Image Credits
Fantasy Mind Image: Stefan Keller from Pixabay
Ruby Ring Image: Peter Lomas from Pixabay

Pondering about the wonder of sonder

Have you ever sat at a red light and watched people cross the road in front of you? Ever wondered what their lives are like? Then you’ve pondered sonder.

Sonder is grist for the mill of human kindness, connecting us to the web of humanity. It’s an opportunity to recognise and interact, albeit at a distance, with the people around you. Continue reading

Time for fun! And that means what exactly?

You should have more fun!

What on earth does that mean? Fun according to who?

Can you see where this is going?

The sound of ‘should’ tends to bring my shoulders up to my ears. I figure I’m getting a little long in the tooth to be told what I should and shouldn’t do. So when someone (especially me) tells me I ‘should’ do something, it’s a flag to stop, reflect and reconsider. Who says I should do it? Why? Continue reading

Finishing, fun and fitting in – lessons from cockatoos, cats, and dogs

Finishing the first draft of my second book is magical—for a moment—then it’s kind of, well, nothing. Having set aside the whole day to write, I’d been feeling a little weird all day, kind of shaky, gut churning.  And when I finished, well there it was, finished. And I immediately started to think about the  whopping amount of revision I would have to do, the next hill to climb. Sigh… Continue reading

Can you want something too much?

By something, I don’t mean that fabulous pair of boots you saw last week that will go with every outfit you own. I mean like wanting something that makes your head go crazy with excitement and anticipation every time you think of it.
For me, that’s wanting to write full time, in my own time, in my own space. To have people read my words, so that they land somewhere and mean something, make a difference to the way people think, feel, act and believe. Continue reading

Are you a gongoozler in your life?

Valerie Khoo and Alison Tait (from the podcast “So you want to be a Writer”) issued a word of the week challenge the other day. Use “gongoozler” in a blog post somewhere.

So how does gongoozler fit into a blog on living a conscious, joyful life? Tips on life, loss and my literary dreams. It fits very easily. Gongoozler means an idle spectator. And if you know me, or have read any of my blogs, you know that I consciously gave up being a gongoozler a few years ago. I decided enough is enough, time to learn to feel and heal, no more letting someone else drive, or working myself to death for someone else’s dream. I made a choice to change, to be a fully committed participant in my own life, and to follow my own dreams of writing. Continue reading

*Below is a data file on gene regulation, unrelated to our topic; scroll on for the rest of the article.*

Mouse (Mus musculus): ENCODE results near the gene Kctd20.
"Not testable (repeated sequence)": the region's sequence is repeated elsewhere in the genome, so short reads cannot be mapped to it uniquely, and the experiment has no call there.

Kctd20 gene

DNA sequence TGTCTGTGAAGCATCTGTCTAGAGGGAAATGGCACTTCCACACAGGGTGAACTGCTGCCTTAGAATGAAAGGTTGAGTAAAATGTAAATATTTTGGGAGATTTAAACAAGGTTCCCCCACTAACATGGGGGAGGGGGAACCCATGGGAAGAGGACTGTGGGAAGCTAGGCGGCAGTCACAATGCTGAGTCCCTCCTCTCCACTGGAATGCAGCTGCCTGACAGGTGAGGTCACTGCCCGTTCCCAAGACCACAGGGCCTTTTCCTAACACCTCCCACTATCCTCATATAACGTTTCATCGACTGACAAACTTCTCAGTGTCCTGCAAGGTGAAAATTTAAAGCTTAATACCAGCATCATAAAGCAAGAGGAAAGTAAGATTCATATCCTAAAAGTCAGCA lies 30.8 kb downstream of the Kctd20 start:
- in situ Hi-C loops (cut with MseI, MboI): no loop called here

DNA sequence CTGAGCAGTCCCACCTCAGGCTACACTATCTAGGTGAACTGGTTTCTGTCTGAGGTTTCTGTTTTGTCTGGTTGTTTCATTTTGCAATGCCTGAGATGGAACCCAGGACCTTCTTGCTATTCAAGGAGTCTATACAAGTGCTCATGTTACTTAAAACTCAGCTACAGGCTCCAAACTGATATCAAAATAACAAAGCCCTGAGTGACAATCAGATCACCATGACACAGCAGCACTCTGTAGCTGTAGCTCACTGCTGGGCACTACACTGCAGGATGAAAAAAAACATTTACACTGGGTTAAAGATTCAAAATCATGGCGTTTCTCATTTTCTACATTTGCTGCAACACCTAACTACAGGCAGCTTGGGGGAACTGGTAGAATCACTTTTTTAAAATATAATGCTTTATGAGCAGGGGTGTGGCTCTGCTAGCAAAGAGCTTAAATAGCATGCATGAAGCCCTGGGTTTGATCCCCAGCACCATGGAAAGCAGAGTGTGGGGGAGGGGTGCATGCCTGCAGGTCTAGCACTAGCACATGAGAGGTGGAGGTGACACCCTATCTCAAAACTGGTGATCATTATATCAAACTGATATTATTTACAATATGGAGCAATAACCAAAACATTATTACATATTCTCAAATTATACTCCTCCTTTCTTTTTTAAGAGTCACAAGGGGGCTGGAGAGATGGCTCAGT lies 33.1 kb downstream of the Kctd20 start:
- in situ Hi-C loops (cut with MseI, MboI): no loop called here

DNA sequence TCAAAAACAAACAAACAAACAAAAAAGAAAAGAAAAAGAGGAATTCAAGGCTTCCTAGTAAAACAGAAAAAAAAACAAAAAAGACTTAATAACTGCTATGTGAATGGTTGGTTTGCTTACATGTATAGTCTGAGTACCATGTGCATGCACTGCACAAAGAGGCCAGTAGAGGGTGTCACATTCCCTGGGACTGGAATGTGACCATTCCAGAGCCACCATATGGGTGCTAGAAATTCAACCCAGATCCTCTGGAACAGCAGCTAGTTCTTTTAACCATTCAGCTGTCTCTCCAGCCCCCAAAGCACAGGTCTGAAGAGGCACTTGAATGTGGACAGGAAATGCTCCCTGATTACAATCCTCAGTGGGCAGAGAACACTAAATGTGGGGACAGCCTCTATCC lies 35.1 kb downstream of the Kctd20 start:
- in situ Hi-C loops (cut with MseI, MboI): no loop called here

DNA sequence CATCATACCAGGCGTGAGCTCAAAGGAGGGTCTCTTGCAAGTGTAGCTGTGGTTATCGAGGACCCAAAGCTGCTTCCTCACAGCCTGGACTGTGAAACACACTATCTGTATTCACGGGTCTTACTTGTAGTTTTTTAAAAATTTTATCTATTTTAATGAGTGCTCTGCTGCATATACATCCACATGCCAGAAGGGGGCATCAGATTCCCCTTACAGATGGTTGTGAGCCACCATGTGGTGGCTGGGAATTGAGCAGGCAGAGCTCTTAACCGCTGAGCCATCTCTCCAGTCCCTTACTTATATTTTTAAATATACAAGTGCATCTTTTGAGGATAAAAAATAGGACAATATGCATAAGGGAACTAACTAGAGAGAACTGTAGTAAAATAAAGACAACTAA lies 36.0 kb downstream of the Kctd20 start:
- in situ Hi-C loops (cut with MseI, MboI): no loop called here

Getting better versus being good

As we madly set our goals for the year, could you consider choosing a getting better goal rather than a being good goal?

What I mean is, if you think about your goals in terms of getting better at something, rather than being good at it, then with every small change or action – whether we get it perfect, complete or not – we’re achieving our goal anyway – we’re getting better at it. Continue reading

Breathe in deeply, breathe out, repeat.…

So, I’m a published author, I made that dream a reality. What else is possible?

Breathe in deeply, breathe out.

If I can write and publish a book after dreaming about it for decades, then I believe anyone can. If I can survive sharing with the world the deepest hurt of my life and how I found my way home—what else is possible?

That’s what I kept asking myself just before I fell into a big emotional puddle the other day. Up to my neck drowning; again. Tears close to the surface, fear and anxiety rising, the joy disappearing under a tidal wave of overwhelm.

Breathe in deeply, breathe out.

Continue reading